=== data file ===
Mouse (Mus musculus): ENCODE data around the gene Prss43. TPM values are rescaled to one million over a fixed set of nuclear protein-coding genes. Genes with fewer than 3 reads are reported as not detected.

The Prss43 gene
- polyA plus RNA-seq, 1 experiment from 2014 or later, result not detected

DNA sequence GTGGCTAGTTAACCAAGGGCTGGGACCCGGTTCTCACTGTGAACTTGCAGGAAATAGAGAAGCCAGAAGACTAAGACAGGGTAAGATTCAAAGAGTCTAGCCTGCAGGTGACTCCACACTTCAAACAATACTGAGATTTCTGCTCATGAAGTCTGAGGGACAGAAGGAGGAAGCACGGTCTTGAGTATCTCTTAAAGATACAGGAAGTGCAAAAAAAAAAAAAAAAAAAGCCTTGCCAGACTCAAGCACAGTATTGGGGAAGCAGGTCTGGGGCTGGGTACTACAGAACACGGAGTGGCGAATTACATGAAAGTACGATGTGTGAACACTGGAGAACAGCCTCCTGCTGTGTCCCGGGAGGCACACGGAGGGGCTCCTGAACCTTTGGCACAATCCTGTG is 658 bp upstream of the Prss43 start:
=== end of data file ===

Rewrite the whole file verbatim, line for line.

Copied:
Mouse (Mus musculus): ENCODE data around the gene Prss43. TPM values are rescaled to one million over a fixed set of nuclear protein-coding genes. Genes with fewer than 3 reads are reported as not detected.

The Prss43 gene
- polyA plus RNA-seq, 1 experiment from 2014 or later, result not detected

DNA sequence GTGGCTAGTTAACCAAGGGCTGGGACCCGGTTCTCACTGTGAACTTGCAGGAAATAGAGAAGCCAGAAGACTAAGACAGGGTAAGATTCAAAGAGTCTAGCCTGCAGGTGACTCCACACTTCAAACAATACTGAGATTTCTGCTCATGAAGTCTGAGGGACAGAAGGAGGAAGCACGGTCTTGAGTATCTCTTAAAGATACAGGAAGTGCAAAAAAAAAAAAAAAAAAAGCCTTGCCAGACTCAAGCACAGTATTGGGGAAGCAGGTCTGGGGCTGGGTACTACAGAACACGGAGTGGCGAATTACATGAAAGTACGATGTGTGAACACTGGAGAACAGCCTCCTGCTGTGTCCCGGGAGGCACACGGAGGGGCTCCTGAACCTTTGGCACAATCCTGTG is 658 bp upstream of the Prss43 start: